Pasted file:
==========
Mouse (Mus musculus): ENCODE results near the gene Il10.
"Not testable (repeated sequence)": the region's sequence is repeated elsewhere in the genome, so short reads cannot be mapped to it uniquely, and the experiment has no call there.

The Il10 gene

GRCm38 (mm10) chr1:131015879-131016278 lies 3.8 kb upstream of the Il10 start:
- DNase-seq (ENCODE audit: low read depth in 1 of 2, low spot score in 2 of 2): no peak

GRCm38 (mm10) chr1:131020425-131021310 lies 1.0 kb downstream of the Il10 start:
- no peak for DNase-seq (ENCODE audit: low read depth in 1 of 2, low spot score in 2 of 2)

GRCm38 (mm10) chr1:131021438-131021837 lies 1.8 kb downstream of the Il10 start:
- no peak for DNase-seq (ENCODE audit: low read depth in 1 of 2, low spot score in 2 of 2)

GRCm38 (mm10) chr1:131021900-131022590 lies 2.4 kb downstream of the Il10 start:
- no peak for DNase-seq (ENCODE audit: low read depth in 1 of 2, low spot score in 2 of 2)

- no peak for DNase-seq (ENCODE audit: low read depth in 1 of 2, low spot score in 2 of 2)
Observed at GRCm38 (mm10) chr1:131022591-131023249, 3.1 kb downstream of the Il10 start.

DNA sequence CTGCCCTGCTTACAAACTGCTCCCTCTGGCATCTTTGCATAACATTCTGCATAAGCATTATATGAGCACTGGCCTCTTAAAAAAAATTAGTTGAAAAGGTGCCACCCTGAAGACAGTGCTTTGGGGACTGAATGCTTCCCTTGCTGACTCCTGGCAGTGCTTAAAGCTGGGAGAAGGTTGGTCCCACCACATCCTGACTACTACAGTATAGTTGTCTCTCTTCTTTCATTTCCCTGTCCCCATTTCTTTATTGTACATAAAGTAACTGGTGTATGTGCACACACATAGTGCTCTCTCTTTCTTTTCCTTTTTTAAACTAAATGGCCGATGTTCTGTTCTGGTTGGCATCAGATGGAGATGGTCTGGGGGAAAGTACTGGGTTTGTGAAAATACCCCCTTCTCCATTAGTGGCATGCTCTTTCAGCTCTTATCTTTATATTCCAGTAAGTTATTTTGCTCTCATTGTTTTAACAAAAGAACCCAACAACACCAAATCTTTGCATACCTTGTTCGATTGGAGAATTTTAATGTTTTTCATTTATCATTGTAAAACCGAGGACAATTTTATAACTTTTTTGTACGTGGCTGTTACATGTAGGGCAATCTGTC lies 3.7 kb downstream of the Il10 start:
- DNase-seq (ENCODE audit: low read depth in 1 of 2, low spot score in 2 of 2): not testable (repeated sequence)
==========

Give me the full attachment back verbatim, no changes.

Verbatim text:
Mouse (Mus musculus): ENCODE results near the gene Il10.
"Not testable (repeated sequence)": the region's sequence is repeated elsewhere in the genome, so short reads cannot be mapped to it uniquely, and the experiment has no call there.

The Il10 gene

GRCm38 (mm10) chr1:131015879-131016278 lies 3.8 kb upstream of the Il10 start:
- DNase-seq (ENCODE audit: low read depth in 1 of 2, low spot score in 2 of 2): no peak

GRCm38 (mm10) chr1:131020425-131021310 lies 1.0 kb downstream of the Il10 start:
- no peak for DNase-seq (ENCODE audit: low read depth in 1 of 2, low spot score in 2 of 2)

GRCm38 (mm10) chr1:131021438-131021837 lies 1.8 kb downstream of the Il10 start:
- no peak for DNase-seq (ENCODE audit: low read depth in 1 of 2, low spot score in 2 of 2)

GRCm38 (mm10) chr1:131021900-131022590 lies 2.4 kb downstream of the Il10 start:
- no peak for DNase-seq (ENCODE audit: low read depth in 1 of 2, low spot score in 2 of 2)

- no peak for DNase-seq (ENCODE audit: low read depth in 1 of 2, low spot score in 2 of 2)
Observed at GRCm38 (mm10) chr1:131022591-131023249, 3.1 kb downstream of the Il10 start.

DNA sequence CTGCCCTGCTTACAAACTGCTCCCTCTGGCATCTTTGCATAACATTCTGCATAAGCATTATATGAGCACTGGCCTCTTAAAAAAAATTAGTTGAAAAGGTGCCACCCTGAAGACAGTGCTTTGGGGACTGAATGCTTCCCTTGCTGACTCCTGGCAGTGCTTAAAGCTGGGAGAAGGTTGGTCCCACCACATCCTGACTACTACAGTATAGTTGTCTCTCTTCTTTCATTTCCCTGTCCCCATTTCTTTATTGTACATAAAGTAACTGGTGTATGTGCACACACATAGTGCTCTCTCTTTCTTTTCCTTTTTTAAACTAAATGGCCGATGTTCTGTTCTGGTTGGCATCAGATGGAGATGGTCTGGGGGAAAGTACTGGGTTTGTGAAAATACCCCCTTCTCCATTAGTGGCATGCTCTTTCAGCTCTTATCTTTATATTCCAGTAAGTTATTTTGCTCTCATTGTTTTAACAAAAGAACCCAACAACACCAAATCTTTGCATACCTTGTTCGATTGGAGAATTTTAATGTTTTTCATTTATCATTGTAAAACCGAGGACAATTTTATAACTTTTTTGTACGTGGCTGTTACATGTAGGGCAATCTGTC lies 3.7 kb downstream of the Il10 start:
- DNase-seq (ENCODE audit: low read depth in 1 of 2, low spot score in 2 of 2): not testable (repeated sequence)